Nor are they all WW I legacies. Gen. Moore was doing much the same thing at LZ Z-Ray in the Ia Drang in 1965. He sought decision by indirect fires, and employed his manuever elements to bring about the opportunity for them, under favorable conditions. Indeed, in a larger or outside view, his manuever force was out there as bait.

I hope this is illuminating...

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I have a problem accepting your definitions as gospel. They do not match current modern military thinking nor do they actually address the fundamental differences between the two schools of thought.

All warfare focuses on the decisive moment and how to achieve it. All warfare aims at the destruction of the enemy (believe it or not the weak underbelly, so often used as the aim of Manoeuvre, will result in the destruction of the enemy as a fighting force as well). In fact Manoeuvre employs the same "brute force" ratios just at positions of opportunity, where attritionist mentality would be to carry it to pre-determined targets.

I believe your search for a decisive battle is grabbing at smoke as any war will have a series of such engagements but not a single one which carries the course of the war. If you don't believe me answer me this; are not all of the battles which lead to a perceived "decisive engagement" just as important?

The two systems are not easily definable and I question upon what grounds of authority you have to solidify your claim. Otherwise you have an interesting hypothesis but no qualification by which to support it.

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To the Capt - I have no idea who the "you" is in your post.

If it was meant to be me, I notice the following. In your post, you make no distinctions and collapse all distinctions I have drawn between recognizably different approaches to fighting. Their difference is recognizable, because different things are done, different arms are subordinate to each other, success is sought through different tactical effects, and their "counters" are different for a defender.

When real differences exist and definitions do not reflect them, it is the definitions that are wrong, not reality. The entire purpose of definitions is to make real distinctions - that is what the word means (here this ends and something else begins, shortened and in latin).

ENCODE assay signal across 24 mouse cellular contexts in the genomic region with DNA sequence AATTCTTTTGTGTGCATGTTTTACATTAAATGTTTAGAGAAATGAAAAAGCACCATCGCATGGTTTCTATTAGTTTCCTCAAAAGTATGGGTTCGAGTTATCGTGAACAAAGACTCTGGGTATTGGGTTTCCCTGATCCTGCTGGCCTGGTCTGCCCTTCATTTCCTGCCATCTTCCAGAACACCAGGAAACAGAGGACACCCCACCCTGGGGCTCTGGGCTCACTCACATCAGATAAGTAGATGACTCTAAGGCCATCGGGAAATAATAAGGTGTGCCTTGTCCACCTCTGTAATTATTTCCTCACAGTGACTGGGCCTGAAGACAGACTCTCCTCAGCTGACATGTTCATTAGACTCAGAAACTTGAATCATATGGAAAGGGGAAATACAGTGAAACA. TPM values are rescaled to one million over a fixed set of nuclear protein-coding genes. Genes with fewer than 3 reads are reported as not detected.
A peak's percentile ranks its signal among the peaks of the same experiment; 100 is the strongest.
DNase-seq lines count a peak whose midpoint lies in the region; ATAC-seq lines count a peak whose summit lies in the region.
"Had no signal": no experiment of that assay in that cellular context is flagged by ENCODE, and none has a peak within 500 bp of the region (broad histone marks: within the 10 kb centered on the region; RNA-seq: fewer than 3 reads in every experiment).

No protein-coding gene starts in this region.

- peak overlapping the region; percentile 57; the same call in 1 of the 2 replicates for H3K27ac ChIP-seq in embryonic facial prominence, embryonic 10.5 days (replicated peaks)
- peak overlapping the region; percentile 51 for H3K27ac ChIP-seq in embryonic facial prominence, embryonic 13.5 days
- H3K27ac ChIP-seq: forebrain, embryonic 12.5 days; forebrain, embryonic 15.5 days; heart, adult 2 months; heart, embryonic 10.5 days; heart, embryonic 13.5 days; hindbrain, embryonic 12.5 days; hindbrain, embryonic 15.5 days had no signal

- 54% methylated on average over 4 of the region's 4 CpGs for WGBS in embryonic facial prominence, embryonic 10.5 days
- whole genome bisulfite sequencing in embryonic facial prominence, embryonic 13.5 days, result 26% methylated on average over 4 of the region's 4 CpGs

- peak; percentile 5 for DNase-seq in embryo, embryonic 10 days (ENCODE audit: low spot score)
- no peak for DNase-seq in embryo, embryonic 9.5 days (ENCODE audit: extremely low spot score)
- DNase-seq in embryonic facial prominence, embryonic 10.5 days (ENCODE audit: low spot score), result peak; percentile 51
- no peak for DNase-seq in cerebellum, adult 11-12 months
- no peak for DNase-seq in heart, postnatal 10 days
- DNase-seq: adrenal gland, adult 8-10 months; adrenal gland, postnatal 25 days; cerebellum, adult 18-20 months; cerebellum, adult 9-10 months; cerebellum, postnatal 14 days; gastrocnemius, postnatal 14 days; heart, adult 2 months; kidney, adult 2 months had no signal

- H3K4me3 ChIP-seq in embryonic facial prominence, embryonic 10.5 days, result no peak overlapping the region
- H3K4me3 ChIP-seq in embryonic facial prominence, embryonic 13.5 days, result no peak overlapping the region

If you cannot see tactical differences between the employment of massed manuever elements against weak points, and the employment of indirect fires against massed manuever elements at strong points - if you cannot see they are in some respects counters to one another - then I submit you are the one ignoring tactical realities.

But if you indeed think so, please refer back to my examples. Is it, or is it not true, that the platoon manuevering together easily defeats seperated squads in shock action in covered terrain, and that such seperated squads are a better target than entire good-order platoons, for your own platoons? Is it, or is it not true, that a platoon in woods is a better target for mortar fire than a squad in woods?

Isn't the best place to "hit" with a manuever element, a place *thin* in enemy manuever elements, and the best place to hit with indirect fires, a place *thick* with enemy manuever elements? Is anyone so dense as to actually deny this out of doctrinal orthodoxy? I think not.

Well, it has consequences. It means decision can be found one way by exploiting places where the enemy is spread out, and it also means that decision can be found in an entirely different way by exploiting places where the enemy is *not* spread out. They are not the same.

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Actually Mr Cawley, the post was directed to the founder of the thread and not you.

You have raised some of the fundemental problems I have with this attempt at grasping the differences between Attrition and Manoeuvre. Both of you and Mr Vetran are looking at the end result of to schools of doctrine, placing them in historical context and attempting to debate strengths and weaknesses of each.

Neither of you (in my mind at least) has even come to term with the actual meaning of the two terms or the "why" of the two approaches. Nor has the full depth and breadth (read Scope) of the argumement. You argue platoon tactics and national strategy in the same breath, sweeping each with dangerously broad strokes.

Manoeuvre and Attrition are not TACTICS they are APPROACHES to a problem. They are philosophy. The question isn't how many tanks I should by and how I plan to move em about but "why should I buy units in the first place".

Application of Attrition and Manoeuvre on a scale such as CM is just plain silly. Yes, we can try and be sneaky and try and pull the enemy in (it is called deception) or we can try to bring fire from an unexpected quarter (it is commonly referred to as surprise), we can also pound the opponents troops thru superior application of Firepower (aka "Winning the firefight). None of this has a schmick to do with Attrition and Manouevre.

They address the questions of, what do I do if "blah" happens and what would my boss want me to to in "blah" (Mission Analysis). Or my mission is "blah", I will do "blah" and then wait for orders.

The rest of it (including the Marine Corp definition) tell us what to do with the approaches when we use em.

"Isn't the best place to "hit" with a manuever element, a place *thin* in enemy manuever elements, and the best place to hit with indirect fires, a place *thick* with enemy manuever elements? Is anyone so dense as to actually deny this out of doctrinal orthodoxy? I think not." -your quote